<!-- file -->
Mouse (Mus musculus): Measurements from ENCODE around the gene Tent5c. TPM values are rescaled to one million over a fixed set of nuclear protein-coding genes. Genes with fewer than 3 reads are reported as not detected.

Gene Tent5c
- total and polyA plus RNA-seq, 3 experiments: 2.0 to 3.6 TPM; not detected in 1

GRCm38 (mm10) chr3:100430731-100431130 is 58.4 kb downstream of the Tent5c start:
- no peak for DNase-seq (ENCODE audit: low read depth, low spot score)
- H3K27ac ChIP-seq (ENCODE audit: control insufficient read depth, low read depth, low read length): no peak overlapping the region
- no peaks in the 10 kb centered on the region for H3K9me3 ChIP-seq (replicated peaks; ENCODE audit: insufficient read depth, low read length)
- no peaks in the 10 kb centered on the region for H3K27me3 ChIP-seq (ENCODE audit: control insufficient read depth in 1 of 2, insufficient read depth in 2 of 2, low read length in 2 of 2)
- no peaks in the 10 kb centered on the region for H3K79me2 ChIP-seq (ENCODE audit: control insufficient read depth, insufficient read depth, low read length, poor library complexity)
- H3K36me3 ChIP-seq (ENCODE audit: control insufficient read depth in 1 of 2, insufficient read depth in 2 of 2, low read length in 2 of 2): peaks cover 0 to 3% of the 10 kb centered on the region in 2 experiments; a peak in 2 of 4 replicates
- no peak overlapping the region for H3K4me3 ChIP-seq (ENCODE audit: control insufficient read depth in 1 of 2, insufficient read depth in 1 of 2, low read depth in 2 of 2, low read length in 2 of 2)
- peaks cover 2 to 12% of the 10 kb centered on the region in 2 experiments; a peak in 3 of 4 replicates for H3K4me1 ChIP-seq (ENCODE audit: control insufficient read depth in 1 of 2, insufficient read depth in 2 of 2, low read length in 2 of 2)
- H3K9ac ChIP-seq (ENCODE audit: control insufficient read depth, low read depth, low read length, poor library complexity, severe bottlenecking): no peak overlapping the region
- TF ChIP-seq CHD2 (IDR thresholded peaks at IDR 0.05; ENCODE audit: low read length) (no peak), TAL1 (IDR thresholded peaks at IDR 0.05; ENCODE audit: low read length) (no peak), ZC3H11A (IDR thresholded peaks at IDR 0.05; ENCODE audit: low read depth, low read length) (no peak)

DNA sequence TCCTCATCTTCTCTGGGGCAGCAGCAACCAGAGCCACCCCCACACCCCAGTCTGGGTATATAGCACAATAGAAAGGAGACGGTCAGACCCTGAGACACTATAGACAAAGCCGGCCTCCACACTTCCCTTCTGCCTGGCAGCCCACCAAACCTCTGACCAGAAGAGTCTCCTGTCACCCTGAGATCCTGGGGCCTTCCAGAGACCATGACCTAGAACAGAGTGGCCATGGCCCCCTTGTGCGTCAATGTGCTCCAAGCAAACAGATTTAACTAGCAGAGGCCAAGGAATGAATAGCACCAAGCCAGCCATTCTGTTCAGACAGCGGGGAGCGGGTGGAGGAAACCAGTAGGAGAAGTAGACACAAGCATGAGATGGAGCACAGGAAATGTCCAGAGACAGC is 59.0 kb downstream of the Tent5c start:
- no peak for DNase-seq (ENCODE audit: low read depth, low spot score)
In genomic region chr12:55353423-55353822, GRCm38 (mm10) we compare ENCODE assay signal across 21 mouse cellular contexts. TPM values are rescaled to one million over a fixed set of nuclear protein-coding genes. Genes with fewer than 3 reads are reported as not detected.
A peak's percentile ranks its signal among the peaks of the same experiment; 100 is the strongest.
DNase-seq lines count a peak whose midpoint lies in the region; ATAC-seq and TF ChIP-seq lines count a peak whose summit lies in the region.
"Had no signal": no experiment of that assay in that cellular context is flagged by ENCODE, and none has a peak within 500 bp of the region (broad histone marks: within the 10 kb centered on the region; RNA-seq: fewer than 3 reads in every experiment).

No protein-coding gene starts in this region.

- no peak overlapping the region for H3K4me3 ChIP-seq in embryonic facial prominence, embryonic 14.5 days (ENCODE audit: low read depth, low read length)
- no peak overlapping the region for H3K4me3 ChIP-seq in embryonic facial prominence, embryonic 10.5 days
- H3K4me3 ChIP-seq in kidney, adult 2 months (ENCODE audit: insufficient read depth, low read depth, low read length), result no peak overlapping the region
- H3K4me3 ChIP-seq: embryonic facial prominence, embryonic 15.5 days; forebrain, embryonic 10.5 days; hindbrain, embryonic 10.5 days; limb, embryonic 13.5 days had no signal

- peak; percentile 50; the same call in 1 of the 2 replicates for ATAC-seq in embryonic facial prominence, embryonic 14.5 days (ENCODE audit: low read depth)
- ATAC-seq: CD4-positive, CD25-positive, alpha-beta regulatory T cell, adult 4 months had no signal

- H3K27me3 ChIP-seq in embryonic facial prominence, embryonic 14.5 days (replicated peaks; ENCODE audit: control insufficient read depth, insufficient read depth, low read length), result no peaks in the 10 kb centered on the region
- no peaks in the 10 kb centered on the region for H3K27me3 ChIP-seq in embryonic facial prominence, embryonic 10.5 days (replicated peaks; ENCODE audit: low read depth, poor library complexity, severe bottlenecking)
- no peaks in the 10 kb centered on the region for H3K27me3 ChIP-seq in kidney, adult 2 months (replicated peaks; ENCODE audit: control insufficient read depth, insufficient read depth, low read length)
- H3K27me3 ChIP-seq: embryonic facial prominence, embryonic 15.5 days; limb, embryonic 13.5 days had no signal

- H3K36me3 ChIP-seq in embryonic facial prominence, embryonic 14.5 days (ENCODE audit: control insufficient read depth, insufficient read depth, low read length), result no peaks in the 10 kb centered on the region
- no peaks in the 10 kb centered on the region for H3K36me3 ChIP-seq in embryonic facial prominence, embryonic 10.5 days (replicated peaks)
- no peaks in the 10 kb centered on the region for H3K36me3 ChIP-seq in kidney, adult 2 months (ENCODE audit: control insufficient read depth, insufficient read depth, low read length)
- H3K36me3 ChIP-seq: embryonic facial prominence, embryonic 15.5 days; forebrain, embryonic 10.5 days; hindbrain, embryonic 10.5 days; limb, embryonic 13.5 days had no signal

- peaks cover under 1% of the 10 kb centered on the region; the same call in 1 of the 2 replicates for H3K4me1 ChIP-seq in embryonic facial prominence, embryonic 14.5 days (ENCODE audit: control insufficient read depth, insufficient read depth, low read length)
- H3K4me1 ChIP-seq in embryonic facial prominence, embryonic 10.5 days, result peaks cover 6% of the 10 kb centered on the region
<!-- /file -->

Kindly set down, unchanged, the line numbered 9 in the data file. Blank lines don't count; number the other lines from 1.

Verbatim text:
- no peaks in the 10 kb centered on the region for H3K79me2 ChIP-seq (ENCODE audit: control insufficient read depth, insufficient read depth, low read length, poor library complexity)